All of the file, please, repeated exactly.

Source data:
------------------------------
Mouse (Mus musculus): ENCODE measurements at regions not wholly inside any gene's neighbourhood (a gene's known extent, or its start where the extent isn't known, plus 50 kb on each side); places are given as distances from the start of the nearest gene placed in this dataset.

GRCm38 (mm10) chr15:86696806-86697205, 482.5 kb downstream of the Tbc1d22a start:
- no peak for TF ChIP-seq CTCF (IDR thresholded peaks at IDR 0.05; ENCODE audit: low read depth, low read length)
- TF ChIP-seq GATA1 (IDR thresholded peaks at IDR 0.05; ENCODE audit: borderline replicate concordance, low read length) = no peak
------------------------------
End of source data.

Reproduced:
Mouse (Mus musculus): ENCODE measurements at regions not wholly inside any gene's neighbourhood (a gene's known extent, or its start where the extent isn't known, plus 50 kb on each side); places are given as distances from the start of the nearest gene placed in this dataset.

GRCm38 (mm10) chr15:86696806-86697205, 482.5 kb downstream of the Tbc1d22a start:
- no peak for TF ChIP-seq CTCF (IDR thresholded peaks at IDR 0.05; ENCODE audit: low read depth, low read length)
- TF ChIP-seq GATA1 (IDR thresholded peaks at IDR 0.05; ENCODE audit: borderline replicate concordance, low read length) = no peak